In today’s uncertain global landscape, the question of how firms can win the hearts and minds of political actors and stakeholders more broadly is increasingly core to their strategy and, arguably, to their survival. The valuation of the giants of the new economy like Uber, Facebook, and Amazon -- as well as firms within nascent and well-established industries -- are built not only on their operational excellence, financial acumen and value proposition to customers, but also on the means by manage the perceptions of stakeholders in their market and non-market environments. Will the value they hope to generate be perceived to be worth the costs of the disruption they cause? The promise of the recent wave of globalization and neoliberal reforms was felled not by its inability to generate efficiency gains, but by the inattention to the distribution of those gains by the firms and stakeholders that captured the lion’s share of its benefits. As the current backlash of populism, nationalism and de-globalization evolves, the answers to the questions of how far and fast we pull back from the peak levels of global integration; how impactful populism and nationalism will be on tax policy, public spending and regulation; and the potential scope for civil and international conflict triggered by or associated with the implementation of this agenda are very much open.
Financiers, investors and analysts are increasingly recognizing the importance of non-traditional environmental, social and governance factors for their investment strategies. At the same time, however, they are often making contravening demands for cost control, global standardization, or rapid growth at all costs. Policymakers seek to create value and jobs for their citizens but also protect them from perceptions of unfair foreign competition. Furthermore, politicians may divide their citizens for political purposes into in-groups deserving of protection or empowerment and out-groups who have benefitted unfairly despite the economic or scientific evidence to the contrary. Subsets of non-governmental organizations and activists decry the impact of multinational corporations on the natural environment, human and animal rights, while other NGOs and activists partner with companies to address these very same global challenges.
Joseph Wharton founded the Wharton School in a similar period of tumult when capitalism was under threat from a populist movement decrying the abuse of power by monopolies and trusts. Wharton together with a group of progressive business leaders and policymakers sought to insure that managers were broadly perceived as capable of addressing “the social problems incident of our civilization.” In this time of uncertainty surrounding global policy, technology and international relations, it is appropriate for the Wharton School to again host a gathering of academics seeking to explore the intersection of Strategy and the Business Environment.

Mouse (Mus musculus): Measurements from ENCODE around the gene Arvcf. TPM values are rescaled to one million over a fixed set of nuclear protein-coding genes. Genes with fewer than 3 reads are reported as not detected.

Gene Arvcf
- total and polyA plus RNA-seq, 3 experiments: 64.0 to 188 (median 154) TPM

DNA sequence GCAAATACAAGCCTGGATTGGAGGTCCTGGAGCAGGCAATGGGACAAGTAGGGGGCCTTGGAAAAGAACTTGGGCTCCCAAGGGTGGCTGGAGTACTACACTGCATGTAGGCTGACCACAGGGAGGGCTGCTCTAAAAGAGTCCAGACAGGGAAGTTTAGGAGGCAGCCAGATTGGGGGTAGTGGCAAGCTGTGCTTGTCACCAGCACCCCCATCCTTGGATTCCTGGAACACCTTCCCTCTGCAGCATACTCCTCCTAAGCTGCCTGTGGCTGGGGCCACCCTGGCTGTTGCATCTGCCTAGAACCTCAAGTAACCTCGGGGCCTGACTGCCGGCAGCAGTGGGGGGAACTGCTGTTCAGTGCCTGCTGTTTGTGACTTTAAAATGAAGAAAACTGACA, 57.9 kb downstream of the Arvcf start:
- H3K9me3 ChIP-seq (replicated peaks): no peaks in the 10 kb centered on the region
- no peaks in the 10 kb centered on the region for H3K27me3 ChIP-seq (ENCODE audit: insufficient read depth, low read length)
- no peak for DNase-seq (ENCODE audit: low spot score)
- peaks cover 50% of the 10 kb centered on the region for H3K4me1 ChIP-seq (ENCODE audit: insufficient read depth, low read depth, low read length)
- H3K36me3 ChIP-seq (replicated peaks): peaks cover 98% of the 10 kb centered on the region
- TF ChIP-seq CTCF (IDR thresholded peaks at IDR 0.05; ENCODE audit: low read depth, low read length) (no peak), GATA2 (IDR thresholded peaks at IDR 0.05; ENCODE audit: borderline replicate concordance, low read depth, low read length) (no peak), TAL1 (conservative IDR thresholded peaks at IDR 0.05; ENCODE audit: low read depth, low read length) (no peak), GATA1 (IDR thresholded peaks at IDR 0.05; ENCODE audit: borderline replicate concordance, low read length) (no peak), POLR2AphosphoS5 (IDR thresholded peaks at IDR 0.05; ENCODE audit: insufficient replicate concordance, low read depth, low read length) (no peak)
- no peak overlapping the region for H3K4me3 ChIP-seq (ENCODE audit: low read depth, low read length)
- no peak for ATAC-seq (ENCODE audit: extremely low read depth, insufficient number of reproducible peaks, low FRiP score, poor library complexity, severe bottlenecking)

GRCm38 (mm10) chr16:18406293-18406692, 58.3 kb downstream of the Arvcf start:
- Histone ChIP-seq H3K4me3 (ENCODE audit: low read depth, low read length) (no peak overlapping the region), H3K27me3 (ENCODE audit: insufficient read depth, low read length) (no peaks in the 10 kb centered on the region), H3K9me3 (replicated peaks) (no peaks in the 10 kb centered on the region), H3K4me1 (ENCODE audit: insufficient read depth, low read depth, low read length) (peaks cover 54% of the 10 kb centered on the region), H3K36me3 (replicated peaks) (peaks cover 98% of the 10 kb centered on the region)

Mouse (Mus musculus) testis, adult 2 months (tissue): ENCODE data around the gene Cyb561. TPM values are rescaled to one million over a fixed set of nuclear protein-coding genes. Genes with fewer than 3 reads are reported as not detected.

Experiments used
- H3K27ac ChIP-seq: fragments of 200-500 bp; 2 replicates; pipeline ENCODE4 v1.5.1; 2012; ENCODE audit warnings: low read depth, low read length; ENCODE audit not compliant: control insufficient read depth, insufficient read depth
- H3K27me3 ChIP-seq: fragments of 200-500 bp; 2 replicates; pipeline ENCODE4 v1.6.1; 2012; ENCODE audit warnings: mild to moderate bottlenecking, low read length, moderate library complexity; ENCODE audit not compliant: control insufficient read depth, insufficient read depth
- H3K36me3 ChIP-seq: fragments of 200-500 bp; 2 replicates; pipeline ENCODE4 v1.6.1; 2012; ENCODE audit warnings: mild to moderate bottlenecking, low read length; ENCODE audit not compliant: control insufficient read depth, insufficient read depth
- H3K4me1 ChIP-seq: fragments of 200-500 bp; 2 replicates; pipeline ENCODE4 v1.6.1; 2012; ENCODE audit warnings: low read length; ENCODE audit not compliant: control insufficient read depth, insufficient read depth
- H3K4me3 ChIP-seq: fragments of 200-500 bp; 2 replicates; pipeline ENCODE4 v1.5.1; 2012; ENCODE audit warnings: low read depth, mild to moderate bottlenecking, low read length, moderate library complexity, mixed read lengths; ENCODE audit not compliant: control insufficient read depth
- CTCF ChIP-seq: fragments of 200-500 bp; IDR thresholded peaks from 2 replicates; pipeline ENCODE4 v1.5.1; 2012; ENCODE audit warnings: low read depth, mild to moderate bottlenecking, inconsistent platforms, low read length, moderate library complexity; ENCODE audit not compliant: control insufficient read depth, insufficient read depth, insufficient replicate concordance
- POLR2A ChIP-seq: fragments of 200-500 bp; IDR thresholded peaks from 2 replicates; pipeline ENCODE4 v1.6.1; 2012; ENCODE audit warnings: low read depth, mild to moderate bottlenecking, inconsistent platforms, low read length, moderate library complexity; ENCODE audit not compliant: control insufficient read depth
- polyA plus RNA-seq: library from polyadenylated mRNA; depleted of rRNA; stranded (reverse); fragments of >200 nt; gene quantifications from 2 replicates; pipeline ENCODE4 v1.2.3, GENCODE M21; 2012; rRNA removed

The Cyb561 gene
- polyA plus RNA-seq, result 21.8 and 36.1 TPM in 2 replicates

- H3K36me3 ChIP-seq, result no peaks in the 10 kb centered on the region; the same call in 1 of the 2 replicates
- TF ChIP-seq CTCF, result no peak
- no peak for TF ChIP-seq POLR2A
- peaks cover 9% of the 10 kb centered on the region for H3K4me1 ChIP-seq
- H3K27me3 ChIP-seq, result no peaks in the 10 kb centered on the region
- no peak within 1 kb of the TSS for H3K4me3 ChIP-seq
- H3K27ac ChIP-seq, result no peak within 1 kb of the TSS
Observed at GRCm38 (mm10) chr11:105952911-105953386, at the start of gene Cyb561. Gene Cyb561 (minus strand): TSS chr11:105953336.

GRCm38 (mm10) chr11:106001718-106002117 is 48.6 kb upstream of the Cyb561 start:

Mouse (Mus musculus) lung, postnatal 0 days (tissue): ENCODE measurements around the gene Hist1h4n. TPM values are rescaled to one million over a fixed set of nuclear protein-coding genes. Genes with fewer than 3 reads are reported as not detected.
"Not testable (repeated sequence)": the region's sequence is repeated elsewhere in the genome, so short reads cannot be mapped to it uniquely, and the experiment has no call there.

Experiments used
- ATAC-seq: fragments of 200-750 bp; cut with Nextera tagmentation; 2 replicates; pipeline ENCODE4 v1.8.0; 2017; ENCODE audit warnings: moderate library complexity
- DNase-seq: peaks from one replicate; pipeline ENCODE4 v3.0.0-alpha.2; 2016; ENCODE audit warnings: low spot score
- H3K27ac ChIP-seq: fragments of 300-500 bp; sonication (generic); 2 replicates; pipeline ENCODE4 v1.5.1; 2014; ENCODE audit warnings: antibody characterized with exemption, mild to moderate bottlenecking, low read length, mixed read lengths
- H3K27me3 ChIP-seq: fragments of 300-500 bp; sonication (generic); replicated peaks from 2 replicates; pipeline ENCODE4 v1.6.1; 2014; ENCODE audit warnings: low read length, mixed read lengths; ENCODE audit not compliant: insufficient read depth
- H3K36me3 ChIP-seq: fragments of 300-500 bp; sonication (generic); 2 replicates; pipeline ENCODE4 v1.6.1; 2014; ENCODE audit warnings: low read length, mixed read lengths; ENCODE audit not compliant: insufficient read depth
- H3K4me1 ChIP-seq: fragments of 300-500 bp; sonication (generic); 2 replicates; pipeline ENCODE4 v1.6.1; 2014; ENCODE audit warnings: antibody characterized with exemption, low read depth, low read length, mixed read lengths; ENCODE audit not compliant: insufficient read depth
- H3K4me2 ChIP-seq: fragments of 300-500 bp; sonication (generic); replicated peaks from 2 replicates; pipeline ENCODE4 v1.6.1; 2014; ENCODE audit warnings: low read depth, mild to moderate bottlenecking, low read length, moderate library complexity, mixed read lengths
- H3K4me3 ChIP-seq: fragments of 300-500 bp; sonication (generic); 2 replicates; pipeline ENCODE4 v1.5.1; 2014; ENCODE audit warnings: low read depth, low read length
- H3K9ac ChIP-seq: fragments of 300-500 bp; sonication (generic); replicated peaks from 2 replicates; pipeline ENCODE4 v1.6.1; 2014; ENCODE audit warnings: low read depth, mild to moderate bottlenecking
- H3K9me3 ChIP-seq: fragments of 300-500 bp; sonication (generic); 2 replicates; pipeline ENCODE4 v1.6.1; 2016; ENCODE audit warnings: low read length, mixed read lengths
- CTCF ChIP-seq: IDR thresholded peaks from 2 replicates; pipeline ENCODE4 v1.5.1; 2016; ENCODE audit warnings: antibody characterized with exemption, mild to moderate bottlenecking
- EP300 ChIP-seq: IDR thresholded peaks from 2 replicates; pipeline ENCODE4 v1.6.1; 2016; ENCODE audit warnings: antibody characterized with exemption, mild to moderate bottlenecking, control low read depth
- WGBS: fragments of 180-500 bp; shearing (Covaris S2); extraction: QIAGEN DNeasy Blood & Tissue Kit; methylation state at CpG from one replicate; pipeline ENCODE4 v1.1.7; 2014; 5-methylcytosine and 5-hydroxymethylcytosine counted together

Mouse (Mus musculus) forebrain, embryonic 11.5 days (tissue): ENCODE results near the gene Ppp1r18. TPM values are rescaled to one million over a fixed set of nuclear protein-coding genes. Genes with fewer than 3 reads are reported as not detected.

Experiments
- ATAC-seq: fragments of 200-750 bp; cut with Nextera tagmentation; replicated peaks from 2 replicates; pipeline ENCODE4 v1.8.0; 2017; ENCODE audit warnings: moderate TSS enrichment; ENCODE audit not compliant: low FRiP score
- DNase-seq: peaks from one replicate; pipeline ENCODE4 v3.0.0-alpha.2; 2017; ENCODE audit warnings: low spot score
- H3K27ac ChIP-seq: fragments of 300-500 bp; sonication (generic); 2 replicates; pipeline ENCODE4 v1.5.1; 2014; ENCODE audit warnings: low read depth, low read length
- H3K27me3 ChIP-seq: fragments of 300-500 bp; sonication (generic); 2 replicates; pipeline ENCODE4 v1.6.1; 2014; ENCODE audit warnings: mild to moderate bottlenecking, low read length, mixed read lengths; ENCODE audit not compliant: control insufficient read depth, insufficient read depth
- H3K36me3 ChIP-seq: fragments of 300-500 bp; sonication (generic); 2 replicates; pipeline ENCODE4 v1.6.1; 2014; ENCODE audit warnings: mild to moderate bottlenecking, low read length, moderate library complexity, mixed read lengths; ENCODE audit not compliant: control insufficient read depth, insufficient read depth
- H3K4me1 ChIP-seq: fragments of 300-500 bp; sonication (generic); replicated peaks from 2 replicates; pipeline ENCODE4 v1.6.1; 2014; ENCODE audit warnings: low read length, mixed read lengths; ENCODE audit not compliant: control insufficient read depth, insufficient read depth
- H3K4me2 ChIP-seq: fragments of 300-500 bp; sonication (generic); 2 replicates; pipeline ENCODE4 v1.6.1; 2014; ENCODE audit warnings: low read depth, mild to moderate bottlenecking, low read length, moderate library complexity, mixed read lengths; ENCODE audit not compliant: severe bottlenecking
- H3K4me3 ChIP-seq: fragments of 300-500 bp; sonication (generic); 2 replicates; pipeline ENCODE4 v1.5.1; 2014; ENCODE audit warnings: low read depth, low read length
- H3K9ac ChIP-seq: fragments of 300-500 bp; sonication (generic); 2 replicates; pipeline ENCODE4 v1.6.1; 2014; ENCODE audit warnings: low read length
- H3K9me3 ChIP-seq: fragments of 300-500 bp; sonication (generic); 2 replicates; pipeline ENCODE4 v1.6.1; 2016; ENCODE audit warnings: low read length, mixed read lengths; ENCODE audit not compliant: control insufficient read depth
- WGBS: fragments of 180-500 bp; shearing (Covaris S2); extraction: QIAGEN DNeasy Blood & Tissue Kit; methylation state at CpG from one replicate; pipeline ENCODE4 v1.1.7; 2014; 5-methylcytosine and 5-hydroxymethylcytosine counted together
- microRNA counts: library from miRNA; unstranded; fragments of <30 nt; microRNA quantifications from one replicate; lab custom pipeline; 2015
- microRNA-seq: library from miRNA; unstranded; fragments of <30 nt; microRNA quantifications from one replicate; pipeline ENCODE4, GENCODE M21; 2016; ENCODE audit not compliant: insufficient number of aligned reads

We invite rigorous academic papers from scholars across disciplines and methodological traditions that generate robust insight into questions such as:
- How can firms’ political and stakeholder strategies help them to earn the Social License to Operate and improve perceptions that the disruptions and stakeholder costs that they generate are outweighed by the gains that they offer?
- How can financial actors better identify the value of firms’ investments in political and stakeholder strategies?
- What should the balance be between community, sub-national, national and international political and stakeholder strategies?
- What form of relationships should firms seek to develop and maintain with NGOs, administrative and political actors?
- How do these political and stakeholder investments vary by geographic region, sector, entry mode and function?
- How should firms organize their activities internally to insure that the management of political and social stakeholder relationships is a core element of strategy formulation and implementation as opposed to a support function and cost center?
- How should firms respond in face of aggressive misinformation campaigns by activists, saboteurs or competitors that seek to undermine stakeholder’s perceptions of the firm or of policy debates in which the firm perceives itself to have an interest?
- What are the material consequences for managers of engaging in policy debates in their national environment or among subsets of their customers that contravene the moral or ethical values held my managers, employees and other members of the value chain?
Submissions should be sent to firstname.lastname@example.org with subject line "SBE2018 Submission" by January 16, 2018. The program will be announced by the end of February 2018. Travel to the conference and accommodations at the conference will be covered for all paper presenters and discussants.